If you top balance, use the balance charger to do that, at say 3.5V holding CV until 0.05C trailing amps.

For normal charging, no need for such precision, and terminate at lower SoC.

Go to 3.45V and stop is fine. Use an HVC to be safe, you should not rely on yourself nor just an alarm.

If you are monitoring per cell cutting charge based on that directly, that is best.

But if you trust your cells are in balance, then set your pack-level HVC to a voltage so that it cuts out before any of the cells go over say 3.55V.

If you want to add some CV hold time (but why?), go back and do it manually constantly watching current fall until endAmps 0.05C is reached.

But will only add a few % more capacity usage, IMO not worth the trouble.

That's it. Yes can endlessly discuss every factor and variable, but IMO just confuses the issues.


Re: Using cheap adjustable power supply to get 80% charge?

Posted: Feb 16 2020 9:39am
by eMark
AGREE!

He just wasted our time on another thread implying he had a 16S battery when in fact he just now says it's a 14S ...
Talk About Misdirection.

What he really needed for his 8 yr ageing battery costs only $15. But know he thinks his problem is best solved with an overcharge alarm/buzzer when he does a "quick charge" on his 8 yr ageing battery at 90 to 97%.

OK, so what he could have purchased 2 yrs ago is the Tenerty 5-in-1 Intelligent 7S Cell Meter (with IR feature) for both cell monitoring and discharge bottom balancing (when needed) before charging. It's only $15, maybe get a couple at that price ...

https://www.amazon.com/Tenergy-Battery- ... B0178P8H9U
https://cdn.sparkfun.com/assets/0/3/a/2 ... manual.pdf



... and he's upset with us when he instead should be upset with himself and the risk of starting a FIRE .

Re: Using cheap adjustable power supply to get 80% charge?

Posted: Feb 16 2020 9:40am
by john61ct
So tired.

please just stop

Re: Using cheap adjustable power supply to get 80% charge?

Posted: Feb 16 2020 9:45am
by john61ct
He has 16S batteries, your idea that they are 14S comes from where?

Maybe you think LFP has voltage levels anything like the cells you're used to? they don't.

7S voltage checker will not be useful here.

The packs may or may not be worn, why assume that?

Again LFP lasts 10x longer than the cells you're used to, 3000 cycles may be barely broken in if treated well.

Re: Using cheap adjustable power supply to get 80% charge?

Posted: Feb 16 2020 9:49am
by john61ct
And please do not post that you "agree" with me, it's embarrassing when you clearly aren't bothering to let anything I tell you even sink in.

I would like to just set you on ignore, but hate to imagine the misinformation you'd be spreading.

Re: Using cheap adjustable power supply to get 80% charge?

Posted: Feb 16 2020 10:21am
by zeccato
eMark wrote:
Feb 16 2020 9:54am
For P................
I disagree with that,
John61ct is giving good advice,
Think about it and be more calm.

Re: Using cheap adjustable power supply to get 80% charge?

Posted: Feb 16 2020 12:55pm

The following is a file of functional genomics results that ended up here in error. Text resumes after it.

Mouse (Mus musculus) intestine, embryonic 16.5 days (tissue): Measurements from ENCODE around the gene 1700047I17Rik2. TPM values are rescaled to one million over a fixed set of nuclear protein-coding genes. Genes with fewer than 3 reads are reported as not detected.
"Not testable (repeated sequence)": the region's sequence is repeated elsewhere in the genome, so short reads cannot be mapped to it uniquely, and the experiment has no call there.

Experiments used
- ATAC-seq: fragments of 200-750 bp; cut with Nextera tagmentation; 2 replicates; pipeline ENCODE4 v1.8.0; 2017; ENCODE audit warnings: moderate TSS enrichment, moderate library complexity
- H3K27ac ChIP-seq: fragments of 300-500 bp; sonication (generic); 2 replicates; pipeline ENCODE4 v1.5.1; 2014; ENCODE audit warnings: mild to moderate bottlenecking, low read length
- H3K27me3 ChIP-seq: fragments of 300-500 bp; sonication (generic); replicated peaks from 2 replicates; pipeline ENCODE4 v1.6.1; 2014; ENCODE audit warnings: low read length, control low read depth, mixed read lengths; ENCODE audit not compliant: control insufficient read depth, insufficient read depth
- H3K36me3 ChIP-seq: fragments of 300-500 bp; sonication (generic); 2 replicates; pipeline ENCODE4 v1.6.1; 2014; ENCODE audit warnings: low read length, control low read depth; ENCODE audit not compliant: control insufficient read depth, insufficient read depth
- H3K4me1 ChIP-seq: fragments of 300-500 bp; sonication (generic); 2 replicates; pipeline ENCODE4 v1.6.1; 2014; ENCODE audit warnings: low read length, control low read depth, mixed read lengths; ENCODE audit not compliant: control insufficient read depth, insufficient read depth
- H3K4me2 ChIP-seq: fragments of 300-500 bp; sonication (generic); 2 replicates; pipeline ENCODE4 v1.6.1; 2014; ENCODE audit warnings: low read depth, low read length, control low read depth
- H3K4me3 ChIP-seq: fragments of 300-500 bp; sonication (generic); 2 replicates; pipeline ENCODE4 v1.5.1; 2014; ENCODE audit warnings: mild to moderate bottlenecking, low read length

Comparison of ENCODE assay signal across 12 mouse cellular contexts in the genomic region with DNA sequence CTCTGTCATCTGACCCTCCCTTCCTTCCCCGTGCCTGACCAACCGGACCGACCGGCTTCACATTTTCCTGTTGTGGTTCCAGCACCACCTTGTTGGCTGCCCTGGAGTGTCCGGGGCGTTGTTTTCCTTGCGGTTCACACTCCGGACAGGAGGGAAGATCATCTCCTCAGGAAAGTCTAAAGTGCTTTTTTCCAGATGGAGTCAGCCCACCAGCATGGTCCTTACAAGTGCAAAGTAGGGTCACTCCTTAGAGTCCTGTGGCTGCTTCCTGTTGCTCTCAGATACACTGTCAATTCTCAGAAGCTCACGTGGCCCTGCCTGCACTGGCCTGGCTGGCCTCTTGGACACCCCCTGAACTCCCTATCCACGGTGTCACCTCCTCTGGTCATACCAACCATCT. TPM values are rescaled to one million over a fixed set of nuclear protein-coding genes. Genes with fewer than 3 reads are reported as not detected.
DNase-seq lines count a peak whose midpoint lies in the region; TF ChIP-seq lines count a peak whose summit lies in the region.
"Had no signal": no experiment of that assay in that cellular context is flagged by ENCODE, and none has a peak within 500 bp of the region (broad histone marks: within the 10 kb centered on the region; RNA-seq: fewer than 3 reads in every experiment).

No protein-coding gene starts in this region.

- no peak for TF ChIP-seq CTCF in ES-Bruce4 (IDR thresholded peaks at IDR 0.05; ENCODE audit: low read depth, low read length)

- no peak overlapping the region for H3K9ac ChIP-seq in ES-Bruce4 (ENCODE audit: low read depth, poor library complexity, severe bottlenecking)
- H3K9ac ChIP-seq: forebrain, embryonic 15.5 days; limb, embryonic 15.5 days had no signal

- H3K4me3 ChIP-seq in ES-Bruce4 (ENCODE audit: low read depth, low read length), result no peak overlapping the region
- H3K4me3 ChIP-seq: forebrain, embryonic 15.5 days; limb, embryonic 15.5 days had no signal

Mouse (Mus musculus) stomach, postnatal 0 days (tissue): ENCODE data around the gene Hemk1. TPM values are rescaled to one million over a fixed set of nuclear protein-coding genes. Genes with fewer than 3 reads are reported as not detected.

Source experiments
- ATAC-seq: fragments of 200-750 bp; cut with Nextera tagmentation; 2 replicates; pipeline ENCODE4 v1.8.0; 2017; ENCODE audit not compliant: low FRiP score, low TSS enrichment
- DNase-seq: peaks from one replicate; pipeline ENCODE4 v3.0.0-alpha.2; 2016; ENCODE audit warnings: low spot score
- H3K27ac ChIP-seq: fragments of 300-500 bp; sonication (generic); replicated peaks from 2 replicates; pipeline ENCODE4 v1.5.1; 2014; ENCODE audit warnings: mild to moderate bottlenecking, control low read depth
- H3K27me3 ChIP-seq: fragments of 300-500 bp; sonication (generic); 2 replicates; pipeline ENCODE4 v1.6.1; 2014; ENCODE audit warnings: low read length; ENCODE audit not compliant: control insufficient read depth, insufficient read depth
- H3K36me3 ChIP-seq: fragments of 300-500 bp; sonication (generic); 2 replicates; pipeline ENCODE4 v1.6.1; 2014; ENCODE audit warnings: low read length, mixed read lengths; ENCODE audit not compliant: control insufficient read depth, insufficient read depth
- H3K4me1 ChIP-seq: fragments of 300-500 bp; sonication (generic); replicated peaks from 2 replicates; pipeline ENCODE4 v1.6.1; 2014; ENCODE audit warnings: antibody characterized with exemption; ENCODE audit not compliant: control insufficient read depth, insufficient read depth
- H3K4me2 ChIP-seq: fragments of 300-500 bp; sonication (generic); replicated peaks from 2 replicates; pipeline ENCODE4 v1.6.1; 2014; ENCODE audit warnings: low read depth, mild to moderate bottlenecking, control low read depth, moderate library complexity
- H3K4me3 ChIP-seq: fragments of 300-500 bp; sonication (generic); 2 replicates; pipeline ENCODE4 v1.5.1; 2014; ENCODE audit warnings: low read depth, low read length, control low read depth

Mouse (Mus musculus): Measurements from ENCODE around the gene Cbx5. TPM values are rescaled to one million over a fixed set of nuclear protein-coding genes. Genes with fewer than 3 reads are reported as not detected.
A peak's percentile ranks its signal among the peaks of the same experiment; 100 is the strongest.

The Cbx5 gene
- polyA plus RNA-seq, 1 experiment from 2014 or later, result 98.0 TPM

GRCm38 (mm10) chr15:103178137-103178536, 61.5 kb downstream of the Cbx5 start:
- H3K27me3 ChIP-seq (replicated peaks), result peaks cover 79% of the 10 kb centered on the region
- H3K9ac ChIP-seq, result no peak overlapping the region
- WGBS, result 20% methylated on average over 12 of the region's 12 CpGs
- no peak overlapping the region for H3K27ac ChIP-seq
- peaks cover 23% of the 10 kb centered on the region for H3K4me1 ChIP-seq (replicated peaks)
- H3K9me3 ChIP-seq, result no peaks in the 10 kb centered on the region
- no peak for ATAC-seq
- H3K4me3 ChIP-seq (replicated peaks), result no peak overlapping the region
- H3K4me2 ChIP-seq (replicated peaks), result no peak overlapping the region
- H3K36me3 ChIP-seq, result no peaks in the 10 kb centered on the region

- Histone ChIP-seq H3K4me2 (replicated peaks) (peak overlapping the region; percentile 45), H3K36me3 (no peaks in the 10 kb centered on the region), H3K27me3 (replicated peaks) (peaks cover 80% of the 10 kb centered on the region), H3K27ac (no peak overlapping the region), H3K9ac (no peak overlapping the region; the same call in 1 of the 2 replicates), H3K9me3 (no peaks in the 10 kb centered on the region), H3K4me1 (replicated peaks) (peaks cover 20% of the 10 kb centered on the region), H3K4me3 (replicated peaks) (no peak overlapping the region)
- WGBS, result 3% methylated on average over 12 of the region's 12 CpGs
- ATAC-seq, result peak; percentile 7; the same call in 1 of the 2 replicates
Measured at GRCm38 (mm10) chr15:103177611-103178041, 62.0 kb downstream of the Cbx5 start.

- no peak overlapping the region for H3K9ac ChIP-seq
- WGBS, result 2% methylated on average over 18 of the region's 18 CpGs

by DogDipstick
I have been doing this with a 3Kw power industrial cheapo PLC logid drive supply for about 2 years. 1 year blindly bluntly bulk charging lipos at 8 amps and 80v with a little ingenuity. Charges my half empty pack in an hour.

Re: Using cheap adjustable power supply to get 80% charge?

Posted: Feb 16 2020 5:37pm
by Hillhater
DogD
Many of us use “unconventional” methods and power systems for charging quite effectively.
However tho advise or encourage someone else you do not know the competancy level of, to adopt potentially unsafe methods, ....is not a good idea

Re: Using cheap adjustable power supply to get 80% charge?

Posted: Feb 18 2020 5:07am
by zeccato
john61ct wrote:
Feb 15 2020 5:55pm
john61ct wrote here: viewtopic.php?f=14&t=40628&start=25
Holding Absorb / CV too long is by definition overcharging even at 3.43Vpc, before you were talking until trailing current drops to 0A!

As stated, consequences include reduced pack longevity...........
I'm not sure I fully understand,
can you confirm to me that holding the c.v. too long could have consequences neither for the longevity of the battery?

Then one said to me:
(However, even with a very common Chinese charger the CV phase is not maintained until the absorbed current is zero, the charger turns off when the voltage reaches the preset value even if the cells would continue to draw a minimum of current.)

Re: Using cheap adjustable power supply to get 80% charge?

Posted: Feb 18 2020 5:44am
by john61ct

zeccato wrote:can you confirm to me that holding the c.v. too long could have consequences neither for the longevity of the battery?
Not sure I understand that "neither", but again, holding CV after amps fall too low is overcharging and will reduce longevity.

> CV phase is not maintained until the absorbed current is zero, the charger turns off when the voltage reaches the preset value even if the cells would continue to draw a minimum of current

Yes, that is CC only charging, e.g. "just stop at 3.55V". The C-rate will then determine how far from 100% SoC you are, at a low rate enough might be 98%, but if fast charging might be 88%